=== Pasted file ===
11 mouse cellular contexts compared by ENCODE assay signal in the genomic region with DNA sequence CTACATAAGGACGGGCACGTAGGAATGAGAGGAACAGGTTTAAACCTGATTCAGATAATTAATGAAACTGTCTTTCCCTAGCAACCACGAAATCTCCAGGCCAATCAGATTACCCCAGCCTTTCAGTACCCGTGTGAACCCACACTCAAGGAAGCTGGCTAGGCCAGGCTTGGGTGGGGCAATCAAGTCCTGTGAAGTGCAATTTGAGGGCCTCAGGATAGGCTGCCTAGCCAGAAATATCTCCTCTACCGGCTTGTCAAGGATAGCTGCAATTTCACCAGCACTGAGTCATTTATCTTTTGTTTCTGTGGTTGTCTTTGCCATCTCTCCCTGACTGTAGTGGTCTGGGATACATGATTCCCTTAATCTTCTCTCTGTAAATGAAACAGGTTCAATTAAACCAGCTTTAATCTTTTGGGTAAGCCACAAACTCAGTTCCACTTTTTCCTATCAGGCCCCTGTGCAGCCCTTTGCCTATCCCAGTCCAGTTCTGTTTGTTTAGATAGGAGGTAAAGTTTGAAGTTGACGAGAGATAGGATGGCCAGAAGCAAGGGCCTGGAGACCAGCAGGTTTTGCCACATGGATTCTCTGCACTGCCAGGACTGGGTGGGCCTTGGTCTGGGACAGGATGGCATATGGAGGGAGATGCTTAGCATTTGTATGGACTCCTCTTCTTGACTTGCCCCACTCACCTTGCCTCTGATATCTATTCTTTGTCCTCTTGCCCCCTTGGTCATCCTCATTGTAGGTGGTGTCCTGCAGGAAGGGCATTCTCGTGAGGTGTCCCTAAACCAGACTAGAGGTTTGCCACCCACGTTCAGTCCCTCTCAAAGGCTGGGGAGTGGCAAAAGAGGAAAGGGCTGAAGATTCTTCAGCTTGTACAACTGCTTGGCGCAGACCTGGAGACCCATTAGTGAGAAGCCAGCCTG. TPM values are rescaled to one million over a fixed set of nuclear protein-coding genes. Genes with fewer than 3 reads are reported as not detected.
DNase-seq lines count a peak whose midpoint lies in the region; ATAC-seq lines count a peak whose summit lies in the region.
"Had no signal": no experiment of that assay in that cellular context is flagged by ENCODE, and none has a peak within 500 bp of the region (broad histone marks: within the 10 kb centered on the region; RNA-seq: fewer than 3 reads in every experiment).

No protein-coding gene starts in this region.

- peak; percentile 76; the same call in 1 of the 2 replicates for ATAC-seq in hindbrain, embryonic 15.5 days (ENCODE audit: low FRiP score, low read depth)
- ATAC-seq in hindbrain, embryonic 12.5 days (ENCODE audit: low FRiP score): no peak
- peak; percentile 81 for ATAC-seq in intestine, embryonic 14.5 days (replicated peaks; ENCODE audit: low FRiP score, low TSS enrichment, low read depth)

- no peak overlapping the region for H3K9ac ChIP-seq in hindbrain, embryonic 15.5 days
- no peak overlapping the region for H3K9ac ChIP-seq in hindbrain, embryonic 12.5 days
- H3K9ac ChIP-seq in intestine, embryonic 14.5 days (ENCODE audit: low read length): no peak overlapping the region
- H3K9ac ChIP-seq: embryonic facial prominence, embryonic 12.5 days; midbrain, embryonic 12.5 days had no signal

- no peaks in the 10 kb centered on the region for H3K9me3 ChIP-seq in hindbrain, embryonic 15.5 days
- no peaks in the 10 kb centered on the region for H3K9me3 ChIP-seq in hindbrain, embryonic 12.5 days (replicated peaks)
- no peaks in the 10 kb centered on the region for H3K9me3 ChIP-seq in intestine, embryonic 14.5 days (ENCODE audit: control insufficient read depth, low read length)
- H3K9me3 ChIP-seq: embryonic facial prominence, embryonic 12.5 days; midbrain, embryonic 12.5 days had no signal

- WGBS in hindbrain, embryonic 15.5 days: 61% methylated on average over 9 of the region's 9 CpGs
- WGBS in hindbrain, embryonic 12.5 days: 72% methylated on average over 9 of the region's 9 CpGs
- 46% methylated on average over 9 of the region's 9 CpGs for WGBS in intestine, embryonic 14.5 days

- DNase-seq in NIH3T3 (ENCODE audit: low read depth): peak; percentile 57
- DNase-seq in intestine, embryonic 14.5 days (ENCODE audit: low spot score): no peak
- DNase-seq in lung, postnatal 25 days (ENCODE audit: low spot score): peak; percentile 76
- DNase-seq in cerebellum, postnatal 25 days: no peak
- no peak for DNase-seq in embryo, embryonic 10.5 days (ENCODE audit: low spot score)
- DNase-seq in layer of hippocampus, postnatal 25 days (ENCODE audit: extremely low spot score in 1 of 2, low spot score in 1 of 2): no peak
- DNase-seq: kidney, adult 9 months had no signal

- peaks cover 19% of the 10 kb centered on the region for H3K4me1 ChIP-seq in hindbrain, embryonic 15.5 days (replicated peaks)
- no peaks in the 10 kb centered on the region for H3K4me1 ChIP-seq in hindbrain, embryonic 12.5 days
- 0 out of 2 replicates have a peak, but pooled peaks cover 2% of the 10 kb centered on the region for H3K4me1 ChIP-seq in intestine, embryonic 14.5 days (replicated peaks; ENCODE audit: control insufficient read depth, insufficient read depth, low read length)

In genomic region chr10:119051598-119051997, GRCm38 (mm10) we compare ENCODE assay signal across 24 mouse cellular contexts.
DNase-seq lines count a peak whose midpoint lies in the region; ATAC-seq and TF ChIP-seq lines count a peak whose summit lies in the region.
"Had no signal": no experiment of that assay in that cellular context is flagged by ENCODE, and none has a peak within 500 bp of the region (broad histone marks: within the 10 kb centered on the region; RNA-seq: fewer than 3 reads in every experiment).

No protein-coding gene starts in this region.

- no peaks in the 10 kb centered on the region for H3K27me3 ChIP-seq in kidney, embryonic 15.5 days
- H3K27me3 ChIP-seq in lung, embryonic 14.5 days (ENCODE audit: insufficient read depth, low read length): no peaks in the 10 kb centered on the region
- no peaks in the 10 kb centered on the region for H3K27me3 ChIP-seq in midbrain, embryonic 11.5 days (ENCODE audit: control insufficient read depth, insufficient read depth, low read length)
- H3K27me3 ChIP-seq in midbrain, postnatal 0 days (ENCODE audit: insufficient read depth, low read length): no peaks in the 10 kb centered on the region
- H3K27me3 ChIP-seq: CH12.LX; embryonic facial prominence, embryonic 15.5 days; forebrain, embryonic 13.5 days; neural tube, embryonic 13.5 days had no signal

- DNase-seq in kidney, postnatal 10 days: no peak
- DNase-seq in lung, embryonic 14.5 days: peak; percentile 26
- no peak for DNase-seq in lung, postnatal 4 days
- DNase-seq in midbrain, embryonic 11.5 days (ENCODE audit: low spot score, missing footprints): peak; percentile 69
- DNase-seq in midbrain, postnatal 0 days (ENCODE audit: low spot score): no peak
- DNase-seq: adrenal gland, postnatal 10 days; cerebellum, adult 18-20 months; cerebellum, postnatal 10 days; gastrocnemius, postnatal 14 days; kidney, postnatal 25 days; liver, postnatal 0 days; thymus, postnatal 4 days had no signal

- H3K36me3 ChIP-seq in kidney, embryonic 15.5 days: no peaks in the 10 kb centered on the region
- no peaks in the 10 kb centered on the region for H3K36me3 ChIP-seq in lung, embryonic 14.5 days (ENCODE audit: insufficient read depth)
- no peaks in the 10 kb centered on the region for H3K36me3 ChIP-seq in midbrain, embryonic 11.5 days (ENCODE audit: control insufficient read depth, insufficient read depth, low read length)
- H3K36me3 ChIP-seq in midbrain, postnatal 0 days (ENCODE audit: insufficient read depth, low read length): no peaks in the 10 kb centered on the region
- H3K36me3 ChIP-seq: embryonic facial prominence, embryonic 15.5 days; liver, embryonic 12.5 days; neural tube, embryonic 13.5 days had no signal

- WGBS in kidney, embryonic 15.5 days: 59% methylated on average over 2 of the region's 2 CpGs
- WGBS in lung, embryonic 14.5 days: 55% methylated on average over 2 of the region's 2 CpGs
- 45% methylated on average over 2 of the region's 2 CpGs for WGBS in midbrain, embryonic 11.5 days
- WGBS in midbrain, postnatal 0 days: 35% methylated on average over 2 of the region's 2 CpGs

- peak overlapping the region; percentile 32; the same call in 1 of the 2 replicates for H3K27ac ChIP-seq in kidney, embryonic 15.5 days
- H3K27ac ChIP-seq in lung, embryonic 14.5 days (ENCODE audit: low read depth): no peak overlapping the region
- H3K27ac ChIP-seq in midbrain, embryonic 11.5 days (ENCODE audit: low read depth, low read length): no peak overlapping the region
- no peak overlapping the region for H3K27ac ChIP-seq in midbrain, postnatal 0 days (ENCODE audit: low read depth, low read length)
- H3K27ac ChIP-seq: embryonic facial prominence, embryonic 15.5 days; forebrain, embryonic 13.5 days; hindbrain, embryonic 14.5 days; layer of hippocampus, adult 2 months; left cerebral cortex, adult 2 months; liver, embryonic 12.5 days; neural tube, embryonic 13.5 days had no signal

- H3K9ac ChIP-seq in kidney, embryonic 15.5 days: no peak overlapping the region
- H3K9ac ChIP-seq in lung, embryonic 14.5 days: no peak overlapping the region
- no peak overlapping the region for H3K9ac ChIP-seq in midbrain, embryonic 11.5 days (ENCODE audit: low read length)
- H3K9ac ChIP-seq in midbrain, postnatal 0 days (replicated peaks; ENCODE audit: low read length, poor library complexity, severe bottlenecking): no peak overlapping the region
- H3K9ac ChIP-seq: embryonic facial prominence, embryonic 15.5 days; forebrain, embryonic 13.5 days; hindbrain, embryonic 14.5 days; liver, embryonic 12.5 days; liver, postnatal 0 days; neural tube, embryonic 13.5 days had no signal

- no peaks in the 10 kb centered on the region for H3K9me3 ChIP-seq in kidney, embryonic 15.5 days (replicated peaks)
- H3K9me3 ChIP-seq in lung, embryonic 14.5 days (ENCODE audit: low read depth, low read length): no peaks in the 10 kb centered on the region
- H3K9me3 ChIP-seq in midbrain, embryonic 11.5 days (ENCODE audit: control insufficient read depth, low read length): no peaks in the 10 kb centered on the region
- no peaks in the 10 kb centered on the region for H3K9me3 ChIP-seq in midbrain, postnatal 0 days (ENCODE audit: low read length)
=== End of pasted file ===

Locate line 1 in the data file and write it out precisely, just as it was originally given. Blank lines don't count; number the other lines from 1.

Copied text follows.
11 mouse cellular contexts compared by ENCODE assay signal in the genomic region with DNA sequence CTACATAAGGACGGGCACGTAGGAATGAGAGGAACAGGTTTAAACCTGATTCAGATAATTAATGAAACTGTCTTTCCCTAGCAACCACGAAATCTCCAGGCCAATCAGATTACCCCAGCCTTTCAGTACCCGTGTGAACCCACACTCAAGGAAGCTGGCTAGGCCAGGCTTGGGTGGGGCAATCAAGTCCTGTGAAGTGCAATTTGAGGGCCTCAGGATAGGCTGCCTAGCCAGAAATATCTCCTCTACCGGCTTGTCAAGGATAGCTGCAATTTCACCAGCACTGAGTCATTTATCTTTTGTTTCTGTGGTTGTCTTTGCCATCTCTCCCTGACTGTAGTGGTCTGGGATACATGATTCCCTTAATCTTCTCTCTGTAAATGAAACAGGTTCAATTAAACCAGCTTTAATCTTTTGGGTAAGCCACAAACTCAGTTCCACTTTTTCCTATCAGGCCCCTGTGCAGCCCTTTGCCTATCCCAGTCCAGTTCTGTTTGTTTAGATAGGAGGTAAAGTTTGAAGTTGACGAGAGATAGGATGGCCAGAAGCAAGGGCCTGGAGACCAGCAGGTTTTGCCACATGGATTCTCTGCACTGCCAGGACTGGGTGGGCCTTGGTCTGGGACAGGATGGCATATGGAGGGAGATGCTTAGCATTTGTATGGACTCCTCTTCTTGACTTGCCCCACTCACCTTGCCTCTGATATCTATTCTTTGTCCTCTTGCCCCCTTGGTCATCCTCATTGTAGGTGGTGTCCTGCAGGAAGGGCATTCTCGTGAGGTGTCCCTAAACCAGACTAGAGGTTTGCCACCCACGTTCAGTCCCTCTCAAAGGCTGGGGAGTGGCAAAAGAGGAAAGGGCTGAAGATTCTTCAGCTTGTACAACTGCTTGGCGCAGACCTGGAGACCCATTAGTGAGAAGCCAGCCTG. TPM values are rescaled to one million over a fixed set of nuclear protein-coding genes. Genes with fewer than 3 reads are reported as not detected.